as a Chick
Siince he's the youngest, it's like he has something to prove to himself or to the others by challenging everyone all the time, reported Jen. But As a baby, he was a really great cuddler. He was always brooding the costume, and if he had the chance, he would sit down with other chicks.
The 11 DAR (Direct Autumn Release) Whooping Crane chicks were released October 25 on the Necedah National Wildlife Refuge (NWR). The young cranes learn the migration route from following older cranes. Biologists from ICF and the U.S. Fish & Wildlife Service are tracking the released DAR cranes using radio telemetry, picking up radio signals emitted from leg transmitters on the birds.
By Nov. 6 the large group of nine DAR birds had been settling into a routine and feeding in cornfields just south of the refuge during the day, reported Eva. They are usually with older birds #506, #906 and 38-09 (DAR) and return to the refuge in the evening.
As they begin the migration south trackers will be monitoring the birds’ movements. Watch for news below!
Fall 2010, First Migration: Began migration November 23, following older Whooping cranes who know the route. In fact, DAR chicks 20, 23, 24, 26, and 28-10 all stayed together and were led by experienced adults (#6-05 and yearlings #6-09 and #38-09). This large group of eight spent some time in Muscatatuck National Wildlife Refuge before once again escaping the cold snows of Indiana and moving along.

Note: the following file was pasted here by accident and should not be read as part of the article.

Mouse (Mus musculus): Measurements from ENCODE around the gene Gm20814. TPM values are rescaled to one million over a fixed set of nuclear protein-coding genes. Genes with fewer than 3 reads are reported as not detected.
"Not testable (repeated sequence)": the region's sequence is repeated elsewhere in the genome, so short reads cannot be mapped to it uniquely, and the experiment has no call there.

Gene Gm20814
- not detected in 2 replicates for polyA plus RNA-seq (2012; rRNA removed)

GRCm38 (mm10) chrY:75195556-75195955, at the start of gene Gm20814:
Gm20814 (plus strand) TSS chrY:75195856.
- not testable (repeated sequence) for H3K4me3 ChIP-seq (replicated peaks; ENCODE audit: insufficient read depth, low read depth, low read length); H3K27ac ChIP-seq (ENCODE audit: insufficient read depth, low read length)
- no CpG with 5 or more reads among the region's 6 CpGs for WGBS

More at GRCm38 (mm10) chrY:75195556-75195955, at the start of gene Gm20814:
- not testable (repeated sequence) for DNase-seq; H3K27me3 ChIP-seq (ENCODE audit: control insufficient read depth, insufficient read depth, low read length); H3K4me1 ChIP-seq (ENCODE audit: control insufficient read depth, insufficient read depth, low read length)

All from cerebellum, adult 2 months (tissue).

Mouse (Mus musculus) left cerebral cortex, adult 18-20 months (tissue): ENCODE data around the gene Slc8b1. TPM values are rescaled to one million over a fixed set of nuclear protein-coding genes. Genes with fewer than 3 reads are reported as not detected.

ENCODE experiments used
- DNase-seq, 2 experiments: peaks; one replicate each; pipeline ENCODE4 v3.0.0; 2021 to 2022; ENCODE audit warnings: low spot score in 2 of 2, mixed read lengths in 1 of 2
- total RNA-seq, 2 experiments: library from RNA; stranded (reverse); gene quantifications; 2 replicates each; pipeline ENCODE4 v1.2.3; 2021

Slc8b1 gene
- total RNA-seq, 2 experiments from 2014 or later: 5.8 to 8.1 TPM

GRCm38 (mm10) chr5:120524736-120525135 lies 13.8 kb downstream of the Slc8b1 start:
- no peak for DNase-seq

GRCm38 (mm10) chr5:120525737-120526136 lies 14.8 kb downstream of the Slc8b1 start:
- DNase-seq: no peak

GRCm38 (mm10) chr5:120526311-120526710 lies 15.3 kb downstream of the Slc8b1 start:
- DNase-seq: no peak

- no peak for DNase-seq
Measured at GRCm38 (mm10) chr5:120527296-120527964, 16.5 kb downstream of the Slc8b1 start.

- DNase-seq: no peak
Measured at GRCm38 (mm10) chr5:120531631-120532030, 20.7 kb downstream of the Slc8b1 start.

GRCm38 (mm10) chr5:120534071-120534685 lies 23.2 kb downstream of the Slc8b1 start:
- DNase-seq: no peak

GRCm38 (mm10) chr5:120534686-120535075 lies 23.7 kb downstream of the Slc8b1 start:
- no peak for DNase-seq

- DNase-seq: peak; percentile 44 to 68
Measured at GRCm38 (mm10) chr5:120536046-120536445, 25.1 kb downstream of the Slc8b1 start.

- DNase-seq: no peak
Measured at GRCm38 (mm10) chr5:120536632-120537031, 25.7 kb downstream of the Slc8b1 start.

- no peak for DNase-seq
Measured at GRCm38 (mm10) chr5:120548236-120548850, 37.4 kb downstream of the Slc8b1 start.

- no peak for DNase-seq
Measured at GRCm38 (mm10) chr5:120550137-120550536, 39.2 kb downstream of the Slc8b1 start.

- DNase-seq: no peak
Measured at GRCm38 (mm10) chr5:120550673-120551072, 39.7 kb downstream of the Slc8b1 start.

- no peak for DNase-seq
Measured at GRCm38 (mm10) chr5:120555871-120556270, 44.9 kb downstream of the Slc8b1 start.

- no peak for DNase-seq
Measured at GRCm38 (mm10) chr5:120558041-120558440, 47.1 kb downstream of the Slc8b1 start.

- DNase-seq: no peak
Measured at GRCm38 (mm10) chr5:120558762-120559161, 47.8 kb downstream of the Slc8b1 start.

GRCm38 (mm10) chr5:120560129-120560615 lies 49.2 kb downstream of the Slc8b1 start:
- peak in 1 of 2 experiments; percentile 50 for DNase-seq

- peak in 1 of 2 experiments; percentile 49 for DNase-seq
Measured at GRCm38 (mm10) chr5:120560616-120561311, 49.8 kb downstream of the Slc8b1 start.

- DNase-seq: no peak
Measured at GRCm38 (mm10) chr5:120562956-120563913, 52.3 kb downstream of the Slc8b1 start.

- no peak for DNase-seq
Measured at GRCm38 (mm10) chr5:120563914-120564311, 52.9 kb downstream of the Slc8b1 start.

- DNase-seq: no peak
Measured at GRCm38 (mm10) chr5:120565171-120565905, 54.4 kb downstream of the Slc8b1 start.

WCEP trackers recorded the five DAR chicks and the three older whoopers in Hamilton County, TN when they roosted there on December 10th. On December 13th the group of eight cranes left this location. The three older birds later returned, but no further reports came for the five DAR juveniles until December 30, 1010, when hunters found three of them dead of gunshot just west of Albany, Georgia. The three dead cranes were DAR chicks 20-10, 24-10 and 28-10.
The landowner reported the cranes had been in the area for a few weeks before they were found dead. Since the deaths, two Whooping cranes, presumed to be the other two DAR birds of the group of five, have been sighted in fields adjacent to the mortality site.
The U.S. Fish and Wildlife Service and the Georgia Department of Natural Resources and others are investigating the shooting deaths of these endangered birds, and a reward is offered for information leading to arrest of the shooters. The public is asked to report any tips. Contact U.S. Fish and Wildlife Service Special Agent Terry Hasting at 404-763-7959 (ext. 233).
Updates will appear here when there's further news.
Last updated: 1/10/11
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